It has been six months since the launch of STS-135. I was there. One of my good friends, Will, and I showed up to Rotary Riverview Park in Titusville, FL around 1 a.m. We secured the last parking space and happily camped out, awaiting what we thought would be a significant delay. The weather was rainy and gusty; I was sure the shuttle wouldn’t leave that morning, but I figured, hey, why not try? During our wait, we chatted with some Titusville old-timers and new visitors to the area, all there to see the 30-year-old space shuttle program wind its way to a close. I was 33. The shuttle program flavored my formative years immensely.
We were surprised – the rain stopped and the storm clouds abated. Everything turned out beautifully. Around 11:26 a.m., we saw those main engines light up for the last time. Atlantis was on its way into space. The shuttle’s flaming boosters soon disappeared into the cloudy mid-summer morning sky. As the shuttle arced overhead, we heard the incredibly loud sound of the vehicle going hypersonic. Words can’t really describe that auditory experience. It was one of those most overpoweringly emotional moments of my life.
Apparently, I’m still not over it. I have dreams in which I see night launches from my apartment in St. Petersburg. I miss the twin sonic booms as the shuttles would make their way back to KSC. I am still coming to terms with the fact that I won’t hear them again in my lifetime. It makes me feel sad.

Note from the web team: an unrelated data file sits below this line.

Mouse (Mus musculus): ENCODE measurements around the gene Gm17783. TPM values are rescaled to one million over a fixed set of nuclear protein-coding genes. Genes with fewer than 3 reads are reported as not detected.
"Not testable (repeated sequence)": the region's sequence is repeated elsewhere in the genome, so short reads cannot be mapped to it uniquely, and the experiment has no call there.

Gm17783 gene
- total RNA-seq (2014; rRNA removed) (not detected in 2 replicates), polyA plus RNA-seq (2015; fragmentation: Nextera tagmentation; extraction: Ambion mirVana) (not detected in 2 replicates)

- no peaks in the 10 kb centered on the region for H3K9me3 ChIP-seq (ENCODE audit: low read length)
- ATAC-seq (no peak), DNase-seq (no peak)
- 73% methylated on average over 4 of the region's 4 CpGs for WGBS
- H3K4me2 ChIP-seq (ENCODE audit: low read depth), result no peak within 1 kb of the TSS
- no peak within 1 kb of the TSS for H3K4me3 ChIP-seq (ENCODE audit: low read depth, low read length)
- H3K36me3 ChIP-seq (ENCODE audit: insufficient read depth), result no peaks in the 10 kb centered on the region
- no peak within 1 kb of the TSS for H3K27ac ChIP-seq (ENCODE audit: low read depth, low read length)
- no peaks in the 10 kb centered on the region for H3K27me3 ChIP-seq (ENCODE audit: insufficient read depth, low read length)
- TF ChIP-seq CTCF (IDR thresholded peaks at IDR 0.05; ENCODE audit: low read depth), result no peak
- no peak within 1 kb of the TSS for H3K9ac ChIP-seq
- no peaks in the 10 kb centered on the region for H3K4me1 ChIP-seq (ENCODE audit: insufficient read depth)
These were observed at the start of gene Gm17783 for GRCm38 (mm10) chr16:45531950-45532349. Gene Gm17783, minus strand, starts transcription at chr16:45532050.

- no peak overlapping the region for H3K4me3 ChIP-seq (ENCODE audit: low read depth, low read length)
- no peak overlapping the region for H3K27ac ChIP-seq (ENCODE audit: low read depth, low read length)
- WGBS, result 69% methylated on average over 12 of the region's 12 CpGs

One of Atlantis’ booster casings was from STS-1, the first shuttle mission, which launched the program in 1981. I also feel inexplicably sad that John Young won’t ever see space again, for some reason. John and Bob Crippen were pioneers in the truest sense of the word and I really miss that era of exploration; we won’t experience that level of excitement again. I am aware that new launch vehicles are being developed – but for us living in Florida, the space shuttle experience was something utterly special and inescapable.
So yeah, as silly as it seems, I realized that I’m still mourning the loss of the shuttle program all these months later. This particular week is always difficult for space buffs (Apollo 1, Challenger, Columbia, etc.). I saw the final minutes of Challenger with my own eyes in the schoolyard as a kid. I miss those astronauts, too. January reminds me of the losses we’ve grown to accept over the years during the space program. The end of the shuttle program, despite the vehicles’ age, was also a loss whether we want to realize it or not.
Emily Carney is a writer, space enthusiast, and creator of the This Space Available space blog, published since 2010. In January 2019, Emily’s This Space Available blog was incorporated into the National Space Society’s blog. The content of Emily’s blog can be accessed via the This Space Available blog category.
Note: The views expressed in This Space Available are those of the author and should not be considered as representing the positions or views of the National Space Society.
I still can't believe the shuttle program has ended, either. It was the icon of space explorations, the one thing everyone could relate to. It is sad to see the shuttles being stripped of their flight instruments one by one, but I like to think of the retirement as a step forward, not back.